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How To Prevent Traveling Infections


Preventing Hookworms
Publications International, Ltd. Hookworm eggs enter the skin while at the beach or in a sandbox.

Hookworm eggs found in animal (usually dog or cat) feces hatch and form the larvae that cause CLM. These hookworms are not the same ones that cause human hookworm disease. The larvae live in warm, moist, sandy soil and are determined, sturdy parasites that can penetrate human skin, even through something as seemingly protective as a beach towel.

Much of the time, the larvae enter between the toes, so walking barefoot in soil or sand that is contaminated with animal feces is an avenue for infection. You or your children can also be infected by sitting, playing, gardening, or working in infected soil or sand.

The larvae tend to like moist, warm, shaded areas, such as sandboxes and spots underneath houses. You can come into contact with these parasites when traveling to tropical areas in the Caribbean, Central and South America, Africa, and Southeast Asia, but they are also found in the United States in the southeastern and Gulf states.

A few hours after the larvae enter the skin, they form raised red spots on the affected areas (usually the feet, hands, or buttocks). In a few days (or in some cases, a few months), the larvae move under the skin, creating itchy red lines and, occasionally, blisters. These itchy lines usually appear on top of the foot or on the buttocks but can be anywhere on the body that was in contact with the soil or sand. Because the larvae are not from human hookworm, the disease ends at the skin stage. Although it's a very itchy, frustrating infection, most people with CLM will get better without treatment.

The Culprit

Cutaneous larva migrans (CLM) is a human parasitic skin infestation of various types of hookworm larvae.

Who's at Risk?

Children are at greater risk of CLM because of their less-than-hygienic play practices. Also at risk are gardeners, sunbathers, utility workers, and travelers to tropical areas.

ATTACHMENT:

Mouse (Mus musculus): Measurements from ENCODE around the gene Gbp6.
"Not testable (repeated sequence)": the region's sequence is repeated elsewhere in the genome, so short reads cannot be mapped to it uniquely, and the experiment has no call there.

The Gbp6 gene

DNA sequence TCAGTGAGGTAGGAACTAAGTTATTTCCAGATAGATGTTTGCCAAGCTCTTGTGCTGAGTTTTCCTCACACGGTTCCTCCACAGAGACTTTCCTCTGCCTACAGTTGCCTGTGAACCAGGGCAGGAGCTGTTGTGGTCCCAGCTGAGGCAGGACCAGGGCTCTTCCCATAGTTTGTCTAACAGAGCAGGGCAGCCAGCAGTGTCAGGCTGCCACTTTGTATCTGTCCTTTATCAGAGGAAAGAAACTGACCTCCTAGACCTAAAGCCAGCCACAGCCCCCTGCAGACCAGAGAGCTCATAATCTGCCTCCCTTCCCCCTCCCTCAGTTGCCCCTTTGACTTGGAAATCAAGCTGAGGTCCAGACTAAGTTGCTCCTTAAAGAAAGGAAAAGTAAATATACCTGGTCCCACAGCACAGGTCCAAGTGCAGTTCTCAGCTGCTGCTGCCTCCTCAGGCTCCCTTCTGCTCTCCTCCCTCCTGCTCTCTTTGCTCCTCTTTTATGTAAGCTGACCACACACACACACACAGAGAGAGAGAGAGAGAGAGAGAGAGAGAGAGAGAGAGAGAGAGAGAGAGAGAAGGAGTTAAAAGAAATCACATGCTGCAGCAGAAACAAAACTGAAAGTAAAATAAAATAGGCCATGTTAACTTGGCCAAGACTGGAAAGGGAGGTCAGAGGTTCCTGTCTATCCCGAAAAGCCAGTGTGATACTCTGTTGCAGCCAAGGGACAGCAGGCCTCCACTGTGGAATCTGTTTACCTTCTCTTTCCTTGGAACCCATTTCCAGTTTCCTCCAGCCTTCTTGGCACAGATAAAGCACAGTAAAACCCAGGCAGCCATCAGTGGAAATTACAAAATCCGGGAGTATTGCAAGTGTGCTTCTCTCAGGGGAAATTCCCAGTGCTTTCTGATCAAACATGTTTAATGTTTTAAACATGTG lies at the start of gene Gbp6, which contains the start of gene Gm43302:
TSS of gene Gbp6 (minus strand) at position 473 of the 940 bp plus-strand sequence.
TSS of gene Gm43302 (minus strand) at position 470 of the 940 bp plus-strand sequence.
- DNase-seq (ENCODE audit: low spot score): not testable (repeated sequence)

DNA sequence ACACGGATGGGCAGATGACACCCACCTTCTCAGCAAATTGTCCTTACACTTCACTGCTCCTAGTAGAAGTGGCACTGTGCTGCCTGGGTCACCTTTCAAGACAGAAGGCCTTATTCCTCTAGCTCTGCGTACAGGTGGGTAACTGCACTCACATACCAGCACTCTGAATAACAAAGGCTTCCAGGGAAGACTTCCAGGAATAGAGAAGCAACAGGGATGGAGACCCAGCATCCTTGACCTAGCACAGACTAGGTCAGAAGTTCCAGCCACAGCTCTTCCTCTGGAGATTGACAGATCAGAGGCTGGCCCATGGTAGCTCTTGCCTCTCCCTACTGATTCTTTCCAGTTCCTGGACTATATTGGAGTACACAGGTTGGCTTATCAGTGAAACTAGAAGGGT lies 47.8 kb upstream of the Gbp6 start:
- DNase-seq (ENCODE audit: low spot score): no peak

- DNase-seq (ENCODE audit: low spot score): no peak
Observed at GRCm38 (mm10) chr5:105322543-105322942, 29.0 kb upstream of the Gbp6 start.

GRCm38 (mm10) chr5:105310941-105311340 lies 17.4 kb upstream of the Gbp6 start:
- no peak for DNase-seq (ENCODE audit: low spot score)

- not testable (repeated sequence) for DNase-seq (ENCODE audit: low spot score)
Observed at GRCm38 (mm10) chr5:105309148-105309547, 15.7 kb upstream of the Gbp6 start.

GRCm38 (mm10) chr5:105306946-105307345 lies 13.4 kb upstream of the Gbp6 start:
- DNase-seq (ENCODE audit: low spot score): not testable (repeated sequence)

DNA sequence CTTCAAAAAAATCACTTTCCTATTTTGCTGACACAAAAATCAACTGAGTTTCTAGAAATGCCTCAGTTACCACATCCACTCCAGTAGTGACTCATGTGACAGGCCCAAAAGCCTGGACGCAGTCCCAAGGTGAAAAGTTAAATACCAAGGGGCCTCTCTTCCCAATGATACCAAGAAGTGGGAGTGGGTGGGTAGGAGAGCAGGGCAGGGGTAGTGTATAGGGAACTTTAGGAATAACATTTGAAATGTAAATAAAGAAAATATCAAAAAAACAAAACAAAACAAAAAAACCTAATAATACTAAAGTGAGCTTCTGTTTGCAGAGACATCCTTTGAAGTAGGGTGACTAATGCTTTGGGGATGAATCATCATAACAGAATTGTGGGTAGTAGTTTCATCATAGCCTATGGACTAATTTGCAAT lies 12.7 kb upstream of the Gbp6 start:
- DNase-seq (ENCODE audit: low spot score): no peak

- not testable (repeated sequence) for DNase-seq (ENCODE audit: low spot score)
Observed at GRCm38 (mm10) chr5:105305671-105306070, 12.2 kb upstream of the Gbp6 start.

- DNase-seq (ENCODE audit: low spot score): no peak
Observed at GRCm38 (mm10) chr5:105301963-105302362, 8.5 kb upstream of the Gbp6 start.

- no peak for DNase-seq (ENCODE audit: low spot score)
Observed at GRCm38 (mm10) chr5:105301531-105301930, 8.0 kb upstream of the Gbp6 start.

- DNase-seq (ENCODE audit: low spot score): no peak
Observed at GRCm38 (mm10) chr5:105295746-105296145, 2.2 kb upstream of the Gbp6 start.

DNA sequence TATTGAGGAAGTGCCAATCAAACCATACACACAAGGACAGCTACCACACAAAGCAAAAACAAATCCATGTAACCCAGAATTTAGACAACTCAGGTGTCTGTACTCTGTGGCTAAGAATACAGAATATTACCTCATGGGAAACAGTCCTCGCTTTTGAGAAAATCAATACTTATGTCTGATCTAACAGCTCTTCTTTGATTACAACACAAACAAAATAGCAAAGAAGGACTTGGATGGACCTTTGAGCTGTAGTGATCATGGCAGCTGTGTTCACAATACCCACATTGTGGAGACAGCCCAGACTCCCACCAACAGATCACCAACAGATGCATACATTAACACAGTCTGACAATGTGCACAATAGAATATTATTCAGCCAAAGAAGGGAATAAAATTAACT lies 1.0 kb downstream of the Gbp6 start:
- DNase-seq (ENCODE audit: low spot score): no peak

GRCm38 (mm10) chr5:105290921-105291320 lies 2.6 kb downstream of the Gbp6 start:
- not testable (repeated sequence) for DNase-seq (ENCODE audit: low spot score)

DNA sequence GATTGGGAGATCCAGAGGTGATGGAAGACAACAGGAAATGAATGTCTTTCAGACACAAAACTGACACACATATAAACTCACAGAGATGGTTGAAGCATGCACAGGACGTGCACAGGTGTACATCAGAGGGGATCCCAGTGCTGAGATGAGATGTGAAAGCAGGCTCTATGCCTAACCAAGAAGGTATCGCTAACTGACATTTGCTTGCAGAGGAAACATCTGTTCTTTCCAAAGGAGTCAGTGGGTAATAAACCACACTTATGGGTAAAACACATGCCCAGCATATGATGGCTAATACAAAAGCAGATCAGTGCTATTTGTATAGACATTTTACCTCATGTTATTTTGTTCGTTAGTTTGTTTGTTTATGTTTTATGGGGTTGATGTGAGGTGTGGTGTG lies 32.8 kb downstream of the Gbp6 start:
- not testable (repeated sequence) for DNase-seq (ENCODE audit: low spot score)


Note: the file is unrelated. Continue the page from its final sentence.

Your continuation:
Defensive Measures

The mere thought of CLM probably creeps you out, but you can keep the hookworms from getting a little too close for comfort. When visiting a beach, ask the local authorities if animals are allowed in the area. If no pets are allowed, you have a little less to worry about. And while you're out on the beach, wear shoes or sandals to keep hookworm larvae from penetrating into your feet. You may love the feel of sand between your toes, but you'll hate the feel of CLM even more.

You should also protect the rest of your body while you're on the beach. The parasites that cause CLM can penetrate some objects, so it's a good idea to sit on two or more beach towels, or, better yet, a lounge chair. Finally, stay away from moist, shady, sandy areas because these are the most likely places for parasites to gather.

In our next section, we will learn about dengue fever -- a more exotic disease than hookworms because mosquitoes in tropical climates carry it from one person to the next.

This information is solely for informational purposes. IT IS NOT INTENDED TO PROVIDE MEDICAL ADVICE. Neither the Editors of Consumer Guide (R), Publications International, Ltd., the author nor publisher take responsibility for any possible consequences from any treatment, procedure, exercise, dietary modification, action or application of medication which results from reading or following the information contained in this information. The publication of this information does not constitute the practice of medicine, and this information does not replace the advice of your physician or other health care provider. Before undertaking any course of treatment, the reader must seek the advice of their physician or other health care provider.


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